The International Astronomy Day is celebrated twice a year (bi-annual), once in the spring(in May 2, 2020) & another in autumn(in October 5, 2020). On this day, museums, societies, astronomical institutions and planetariums organise seminars, workshops and other fun-filled activities to spread awareness about the world of astronomy. The professional and amateur astronomers all over the world share their great field with the Universe to the public, through observing sessions, displays and information booths in malls, science centres and planetariums to increase public awareness about astronomy and the universe. This year the event has been canceled in 2020 due to the global pandemic of COVID-19 virus.
History of International Astronomy Day
This event was started in 1973 by Doug Berger, the president of the Astronomical Association of Northern California. His intent was to line up various telescopes in busy urban locations in order that passersby could enjoy views of the heavens. Since then the event has expanded and is now sponsored by a variety of organizations related to astronomy. Originally, Astronomy Day occurred on a Saturday between mid-April and mid-May, and was scheduled so on occur at or on the brink of the primary quarter Moon. In 2007, an autumn rendition of Astronomy Day was added. It was scheduled to occur on a Saturday between mid-September and mid-October so on get on or on the brink of the primary quarter Moon.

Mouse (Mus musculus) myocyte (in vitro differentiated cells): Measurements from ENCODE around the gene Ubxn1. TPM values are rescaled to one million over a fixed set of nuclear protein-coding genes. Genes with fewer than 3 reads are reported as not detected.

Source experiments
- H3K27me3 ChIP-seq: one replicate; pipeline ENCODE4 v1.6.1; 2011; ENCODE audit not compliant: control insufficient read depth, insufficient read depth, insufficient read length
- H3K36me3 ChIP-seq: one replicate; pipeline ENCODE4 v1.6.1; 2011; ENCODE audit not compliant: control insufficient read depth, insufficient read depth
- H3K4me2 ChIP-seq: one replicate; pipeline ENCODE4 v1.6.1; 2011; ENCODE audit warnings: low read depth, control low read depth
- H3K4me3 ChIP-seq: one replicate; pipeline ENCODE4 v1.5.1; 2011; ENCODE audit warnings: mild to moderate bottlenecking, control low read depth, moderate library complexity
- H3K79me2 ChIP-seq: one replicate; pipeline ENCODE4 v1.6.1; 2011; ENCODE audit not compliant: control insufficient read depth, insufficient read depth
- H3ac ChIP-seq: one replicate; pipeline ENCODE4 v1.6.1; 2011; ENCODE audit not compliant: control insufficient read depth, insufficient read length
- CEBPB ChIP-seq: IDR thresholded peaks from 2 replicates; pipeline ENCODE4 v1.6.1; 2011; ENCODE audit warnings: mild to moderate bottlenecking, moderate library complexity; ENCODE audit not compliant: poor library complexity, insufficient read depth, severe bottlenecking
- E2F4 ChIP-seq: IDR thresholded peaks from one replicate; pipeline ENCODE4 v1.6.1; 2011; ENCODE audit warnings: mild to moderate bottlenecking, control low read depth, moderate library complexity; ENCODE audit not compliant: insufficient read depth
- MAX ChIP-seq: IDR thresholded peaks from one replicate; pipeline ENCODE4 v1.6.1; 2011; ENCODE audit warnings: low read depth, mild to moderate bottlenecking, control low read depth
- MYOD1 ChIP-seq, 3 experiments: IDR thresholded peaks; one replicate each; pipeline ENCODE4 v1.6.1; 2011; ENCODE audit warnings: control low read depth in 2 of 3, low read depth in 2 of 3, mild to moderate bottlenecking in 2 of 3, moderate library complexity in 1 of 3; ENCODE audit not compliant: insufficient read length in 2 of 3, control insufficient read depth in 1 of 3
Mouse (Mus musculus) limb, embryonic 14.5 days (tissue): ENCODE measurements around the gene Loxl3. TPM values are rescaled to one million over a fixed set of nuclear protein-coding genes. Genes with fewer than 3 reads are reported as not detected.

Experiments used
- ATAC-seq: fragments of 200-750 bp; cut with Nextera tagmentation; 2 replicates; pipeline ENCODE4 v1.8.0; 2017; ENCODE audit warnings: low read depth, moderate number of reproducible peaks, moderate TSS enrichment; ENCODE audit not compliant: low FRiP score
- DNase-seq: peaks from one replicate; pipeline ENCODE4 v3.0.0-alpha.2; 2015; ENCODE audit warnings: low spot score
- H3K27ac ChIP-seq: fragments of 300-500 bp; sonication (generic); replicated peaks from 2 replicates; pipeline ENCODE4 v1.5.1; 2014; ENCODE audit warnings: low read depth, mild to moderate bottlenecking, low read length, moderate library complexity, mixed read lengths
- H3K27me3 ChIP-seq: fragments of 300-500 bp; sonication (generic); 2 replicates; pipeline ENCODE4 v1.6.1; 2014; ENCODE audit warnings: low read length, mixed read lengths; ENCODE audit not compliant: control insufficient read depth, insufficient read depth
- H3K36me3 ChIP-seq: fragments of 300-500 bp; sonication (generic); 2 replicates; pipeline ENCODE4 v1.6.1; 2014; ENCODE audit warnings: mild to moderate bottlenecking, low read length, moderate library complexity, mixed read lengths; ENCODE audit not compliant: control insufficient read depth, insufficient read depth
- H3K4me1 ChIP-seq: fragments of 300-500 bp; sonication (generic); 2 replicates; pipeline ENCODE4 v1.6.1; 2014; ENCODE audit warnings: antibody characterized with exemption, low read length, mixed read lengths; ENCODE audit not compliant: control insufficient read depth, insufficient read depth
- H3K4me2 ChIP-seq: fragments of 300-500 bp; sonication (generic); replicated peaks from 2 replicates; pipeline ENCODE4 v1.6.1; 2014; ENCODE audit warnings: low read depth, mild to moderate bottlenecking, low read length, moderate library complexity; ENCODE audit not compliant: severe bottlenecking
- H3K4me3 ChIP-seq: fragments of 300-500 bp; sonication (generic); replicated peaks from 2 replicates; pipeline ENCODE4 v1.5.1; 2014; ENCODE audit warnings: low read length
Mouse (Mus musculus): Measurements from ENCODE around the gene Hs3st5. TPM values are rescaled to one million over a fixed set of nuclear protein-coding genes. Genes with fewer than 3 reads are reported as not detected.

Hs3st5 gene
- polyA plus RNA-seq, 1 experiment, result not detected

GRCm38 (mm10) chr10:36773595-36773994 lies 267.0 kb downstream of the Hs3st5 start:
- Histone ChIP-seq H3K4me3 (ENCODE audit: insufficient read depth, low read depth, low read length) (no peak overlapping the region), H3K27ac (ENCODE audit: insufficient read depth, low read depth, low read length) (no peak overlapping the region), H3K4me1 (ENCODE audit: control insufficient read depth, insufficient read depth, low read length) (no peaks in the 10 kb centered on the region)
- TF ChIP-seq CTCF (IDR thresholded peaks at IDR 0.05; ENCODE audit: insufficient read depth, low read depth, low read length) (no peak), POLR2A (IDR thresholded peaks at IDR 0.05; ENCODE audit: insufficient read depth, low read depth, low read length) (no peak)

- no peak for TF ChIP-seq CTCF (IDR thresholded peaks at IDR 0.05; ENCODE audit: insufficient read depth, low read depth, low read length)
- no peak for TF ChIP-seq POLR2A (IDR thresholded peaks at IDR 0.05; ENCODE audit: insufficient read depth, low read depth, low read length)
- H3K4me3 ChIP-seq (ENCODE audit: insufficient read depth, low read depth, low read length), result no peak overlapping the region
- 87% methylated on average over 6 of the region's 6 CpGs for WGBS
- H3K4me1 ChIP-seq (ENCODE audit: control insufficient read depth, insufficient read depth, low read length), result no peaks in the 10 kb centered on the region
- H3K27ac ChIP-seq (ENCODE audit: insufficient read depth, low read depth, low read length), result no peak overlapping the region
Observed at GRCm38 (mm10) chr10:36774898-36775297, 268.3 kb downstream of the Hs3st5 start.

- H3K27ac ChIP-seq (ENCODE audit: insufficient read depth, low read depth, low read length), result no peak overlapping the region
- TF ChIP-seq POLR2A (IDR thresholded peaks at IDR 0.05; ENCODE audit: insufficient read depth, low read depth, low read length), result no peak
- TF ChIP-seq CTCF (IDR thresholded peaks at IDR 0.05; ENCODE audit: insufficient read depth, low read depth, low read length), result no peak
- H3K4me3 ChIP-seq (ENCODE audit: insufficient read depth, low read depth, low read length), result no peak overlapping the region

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How to Celebrate International Astronomy Day
There are many ways to celebrate Astronomy Day, and something for every family and individual. The important part is to set aside everyday life and spend some time gazing into the heavens and wondering about the mysteries we don’t yet understand. There are many activities to do with children of all ages, as well as activities to do alone if you have a telescope. Some can be done at home, but it can also be fun to visit a museum or planetarium to get an even fuller experience. No matter where you are in your learning journey, find something to do to celebrate the celestial bodies above us.
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What is National Astronomy Week(NAW)?
The day forms part of National Astronomy Week(NAW), which begins on 4th November to Sunday 22nd November. The main purpose of the week is to celebrate the close approach of Mars, and to give members of the public the chance to see the red planet in closeup through a telescope.
About International Year of Astronomy
The International Astronomical Union(IAU) launched 2009 as the International Year of Astronomy(IYA) under the theme “The Universe, Yours to Discover”. United Nations Educational, Scientific and Cultural Organization(UNESCO) endorsed the IYA and the United Nations General Assembly proclaimed the year 2009 as the day on 20 December 2007.
The IYA 2009 celebrates the 400th anniversary of Galileo’s introduction of the telescope to astronomy and the publication of Johannes Kepler’s Astronomia nova in the 17th Century, to gear up this anniversary nearly 100 countries have already established “national nodes” to coordinate planning among amateurs, professionals, educators, planetarians, and others interested in promoting astronomy. The UN’s declaration is a 5 year effort by the government of Italy, the International Astronomical Union(IAU), and the United Nations Educational, Scientific and Cultural Organization(UNESCO).